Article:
What kind of empire does he rule? Surely one based primarily in sugary goods cannot be a healthy one. Without the opportunity to enjoy a balanced diet he is, at best, going to be malnourished, at worst in some kind of diabetic coma. His young age suggests that this deceased parent was quite young themselves. It is a mayfly-like monarchy, short-lived and where there is an emphasis on procreation to keep the blood-sugar line going, but what kind of attention is this rotten-toothed king, poor complexion and all, likely to attract. His early ascendency is likely to give him some level of having an 'entitled', perhaps arrogant, look on life. His courtship will surely be with someone money-grabbing and shallow.
All he can hope is that he can perpetuate his family's control over this fairly niche retail area. It is certainly not a life that I would choose
Saturday, 11 March 2017
Monday, 28 September 2015
So, three short reviews of sorts based on my reading and viewing this week with a common theme.
The first is a book by Steve Brookstein, 'Getting Over The X'. I'm not a fan of The X Factor nor of Steve Brookstein. It was recommended by a singer/vocal coach friend of mine and the book promised a glimpse into the world media manipulation. Priced at 99p on Amazon Kindle, I wouldn't feel bad if I hated it.
Brookstein was the first winner of The X Factor with the promise that the winner would get a £1m contract while the loser would go home empty handed. The success of runners up G4 soon proved that to be a conceit. Steve was fairly successful before the X Factor but had been presented as a pub singer having his last shot at fame. His disillusionment with Syco saw him ask for a release shortly after his first album. By the time Max Clifford was finished, of course, he was 'dropped by the label' to return to singing in pubs. This was untrue, however according to the newspapers Brookstein became synonymous with failure.
The book shows the damage that all those reports did to Brookstein's mental health and articulates his frustration at not being able to present his side in the press. It shows the human impact of the dark underbelly of the media. That said, the book is quite badly edited (very repetitive) and Steve is not always a sympathetic character. At times he is prone to whinging, being a tad self-absorbed and far from modest about his talents. There is name dropping aplenty. It is his story and he wears his flaws on his sleeve.
Sitting on the opposite end of the injustice scale is 'World in Action: The Birmingham Six - Their Own Story'. Dating from 1991, and to be found on YouTube, this 24 year-old hour long special loses none of its impact. The six spent 16½ years in jail and were part of a wider group of people from Northern Ireland who suffered at the hands of an *ahem* overly enthusiastic British police force. World in Action conducted the interviews within days of their release.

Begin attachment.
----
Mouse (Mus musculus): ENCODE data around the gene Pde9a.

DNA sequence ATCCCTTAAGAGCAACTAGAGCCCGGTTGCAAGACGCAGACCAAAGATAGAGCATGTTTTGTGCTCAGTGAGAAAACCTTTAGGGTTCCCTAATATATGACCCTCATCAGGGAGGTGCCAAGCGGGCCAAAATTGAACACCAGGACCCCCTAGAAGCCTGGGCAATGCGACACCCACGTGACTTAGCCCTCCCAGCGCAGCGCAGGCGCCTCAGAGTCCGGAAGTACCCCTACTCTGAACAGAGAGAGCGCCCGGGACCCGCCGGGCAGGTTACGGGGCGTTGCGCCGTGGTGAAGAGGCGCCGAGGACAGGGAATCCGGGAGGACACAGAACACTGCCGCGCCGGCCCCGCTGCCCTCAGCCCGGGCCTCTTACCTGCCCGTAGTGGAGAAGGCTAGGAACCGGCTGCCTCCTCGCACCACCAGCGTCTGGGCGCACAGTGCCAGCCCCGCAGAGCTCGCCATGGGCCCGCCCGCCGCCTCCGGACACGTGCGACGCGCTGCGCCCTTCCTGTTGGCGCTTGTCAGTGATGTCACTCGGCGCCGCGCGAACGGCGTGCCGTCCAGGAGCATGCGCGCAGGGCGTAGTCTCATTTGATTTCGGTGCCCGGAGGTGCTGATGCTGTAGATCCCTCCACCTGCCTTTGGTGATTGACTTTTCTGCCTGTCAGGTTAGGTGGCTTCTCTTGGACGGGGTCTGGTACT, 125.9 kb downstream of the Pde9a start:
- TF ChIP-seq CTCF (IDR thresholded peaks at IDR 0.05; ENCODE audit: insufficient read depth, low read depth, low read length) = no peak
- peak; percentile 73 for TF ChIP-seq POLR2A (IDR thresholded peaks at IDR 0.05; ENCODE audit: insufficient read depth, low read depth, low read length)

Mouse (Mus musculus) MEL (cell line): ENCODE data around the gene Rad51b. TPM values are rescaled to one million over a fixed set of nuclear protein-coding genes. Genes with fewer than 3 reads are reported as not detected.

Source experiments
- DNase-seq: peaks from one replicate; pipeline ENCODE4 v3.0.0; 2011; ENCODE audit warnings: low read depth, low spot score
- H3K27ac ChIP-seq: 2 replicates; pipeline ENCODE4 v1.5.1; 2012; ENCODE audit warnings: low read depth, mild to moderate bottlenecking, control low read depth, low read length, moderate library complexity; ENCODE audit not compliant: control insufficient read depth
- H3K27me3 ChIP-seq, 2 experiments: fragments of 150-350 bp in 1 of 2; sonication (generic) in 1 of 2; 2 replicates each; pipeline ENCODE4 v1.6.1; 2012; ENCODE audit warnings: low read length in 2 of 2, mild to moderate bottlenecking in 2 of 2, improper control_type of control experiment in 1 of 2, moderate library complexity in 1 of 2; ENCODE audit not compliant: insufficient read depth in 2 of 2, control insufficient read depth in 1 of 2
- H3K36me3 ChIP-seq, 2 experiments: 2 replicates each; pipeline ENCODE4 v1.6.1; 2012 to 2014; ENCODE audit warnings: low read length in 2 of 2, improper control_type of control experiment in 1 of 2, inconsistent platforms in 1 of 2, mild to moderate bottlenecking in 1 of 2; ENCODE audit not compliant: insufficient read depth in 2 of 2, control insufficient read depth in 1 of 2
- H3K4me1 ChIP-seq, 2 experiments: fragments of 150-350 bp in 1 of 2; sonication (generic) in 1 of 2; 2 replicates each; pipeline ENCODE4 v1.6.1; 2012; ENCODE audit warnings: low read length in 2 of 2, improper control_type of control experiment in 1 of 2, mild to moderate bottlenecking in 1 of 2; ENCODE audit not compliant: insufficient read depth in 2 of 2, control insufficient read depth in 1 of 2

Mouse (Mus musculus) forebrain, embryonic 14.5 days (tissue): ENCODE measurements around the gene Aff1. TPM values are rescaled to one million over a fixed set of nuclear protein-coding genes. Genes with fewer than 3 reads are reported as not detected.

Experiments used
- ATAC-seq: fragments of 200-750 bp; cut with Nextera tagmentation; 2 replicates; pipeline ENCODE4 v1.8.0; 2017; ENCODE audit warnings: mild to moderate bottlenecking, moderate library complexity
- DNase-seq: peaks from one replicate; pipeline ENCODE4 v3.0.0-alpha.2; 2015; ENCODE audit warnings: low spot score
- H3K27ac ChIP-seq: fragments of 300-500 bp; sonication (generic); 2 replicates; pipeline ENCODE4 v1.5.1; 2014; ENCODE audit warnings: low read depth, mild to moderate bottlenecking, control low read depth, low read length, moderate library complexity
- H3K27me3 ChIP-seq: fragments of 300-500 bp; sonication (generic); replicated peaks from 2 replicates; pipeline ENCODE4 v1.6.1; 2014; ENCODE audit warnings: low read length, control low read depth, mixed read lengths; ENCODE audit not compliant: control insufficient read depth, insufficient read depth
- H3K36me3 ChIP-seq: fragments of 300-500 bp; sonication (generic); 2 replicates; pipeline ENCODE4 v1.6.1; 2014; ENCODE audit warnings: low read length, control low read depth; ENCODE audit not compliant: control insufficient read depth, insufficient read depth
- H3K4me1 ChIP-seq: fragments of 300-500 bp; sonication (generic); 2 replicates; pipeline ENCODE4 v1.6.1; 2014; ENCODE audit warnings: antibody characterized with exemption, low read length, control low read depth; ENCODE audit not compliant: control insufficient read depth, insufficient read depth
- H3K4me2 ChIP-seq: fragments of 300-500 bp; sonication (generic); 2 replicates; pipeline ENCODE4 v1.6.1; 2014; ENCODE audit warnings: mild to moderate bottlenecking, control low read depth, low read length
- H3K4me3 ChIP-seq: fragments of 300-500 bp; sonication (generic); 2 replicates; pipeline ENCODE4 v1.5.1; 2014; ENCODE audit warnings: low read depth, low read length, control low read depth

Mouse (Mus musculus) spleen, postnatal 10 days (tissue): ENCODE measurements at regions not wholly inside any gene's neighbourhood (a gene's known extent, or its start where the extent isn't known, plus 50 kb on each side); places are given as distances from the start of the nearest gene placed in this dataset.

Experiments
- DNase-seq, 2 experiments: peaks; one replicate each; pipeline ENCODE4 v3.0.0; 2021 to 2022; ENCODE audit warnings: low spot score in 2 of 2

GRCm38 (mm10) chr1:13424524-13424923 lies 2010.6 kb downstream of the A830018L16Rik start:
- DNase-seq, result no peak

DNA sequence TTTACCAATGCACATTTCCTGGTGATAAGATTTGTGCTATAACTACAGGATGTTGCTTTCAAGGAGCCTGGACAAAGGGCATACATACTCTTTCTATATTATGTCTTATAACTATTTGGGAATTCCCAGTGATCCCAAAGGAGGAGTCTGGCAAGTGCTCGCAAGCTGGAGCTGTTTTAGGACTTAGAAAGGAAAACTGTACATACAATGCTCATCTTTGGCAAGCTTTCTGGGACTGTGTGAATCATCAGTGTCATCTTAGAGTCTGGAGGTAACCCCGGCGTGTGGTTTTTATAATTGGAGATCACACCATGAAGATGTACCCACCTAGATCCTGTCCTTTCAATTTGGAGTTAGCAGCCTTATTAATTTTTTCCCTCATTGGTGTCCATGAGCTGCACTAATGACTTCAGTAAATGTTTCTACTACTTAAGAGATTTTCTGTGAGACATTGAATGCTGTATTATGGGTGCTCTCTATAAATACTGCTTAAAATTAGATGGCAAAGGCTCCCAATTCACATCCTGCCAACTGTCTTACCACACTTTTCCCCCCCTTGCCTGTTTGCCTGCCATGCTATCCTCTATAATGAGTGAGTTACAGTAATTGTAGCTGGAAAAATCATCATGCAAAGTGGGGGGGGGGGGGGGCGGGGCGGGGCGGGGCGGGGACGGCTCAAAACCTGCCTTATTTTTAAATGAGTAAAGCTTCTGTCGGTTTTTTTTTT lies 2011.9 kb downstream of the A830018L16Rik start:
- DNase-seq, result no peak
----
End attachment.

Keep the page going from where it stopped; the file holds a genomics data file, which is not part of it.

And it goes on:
The injustices that this documentary recounts are almost unbelievable to the modern ear. From flawed forensics to falsified reports, from severe beatings to denied appeals; the past really is a foreign country and that country has questionable human rights. Ultimately, the six were freed to cheering crowds and, despite their mistreatment at the hands of the state, they seemed to lack bitterness and anger; instead holding a desire to fight other injustices. Thought provoking, terrifying and, at times, heartwarming, this is an essential watch; a stunning piece of television that stands out in a world of reality TV.
The final item is a series that I am currently watching - Rumpole of the Bailey. I was reminded of the series when I was watching The Prisoner. Leo McKern played Number 2 in The Prisoner on a few occasions, most notably in the final two episodes. A rather theatrical actor, he has an amazing presence that seems to fill the screen. Despite Rumpole being quintessentially English, McKern was actually Australian. Nonetheless, he is perfect as Rumpole, an eccentric poetry loving barrister who always stands for the defence and for whom pleading guilty is against his 'religion'. The series has just finished on Drama though I purchased the complete series for £20 (sans the BBC Play for Today 'pilot' which can be found on YouTube).
As a TV series, Rumpole shows its age (through references, language, dress and attitudes) but continues to amuse, entertain and remain challenging to the status quo. It is hard to imagine ITV making something this good. Combining witty comedy, moving drama and legal battles/whodunnits in such an intelligent seamless manner seems to be a lost art. John Mortimer created a compelling series and its ability to be relevant almost 40 years later is a credit to him.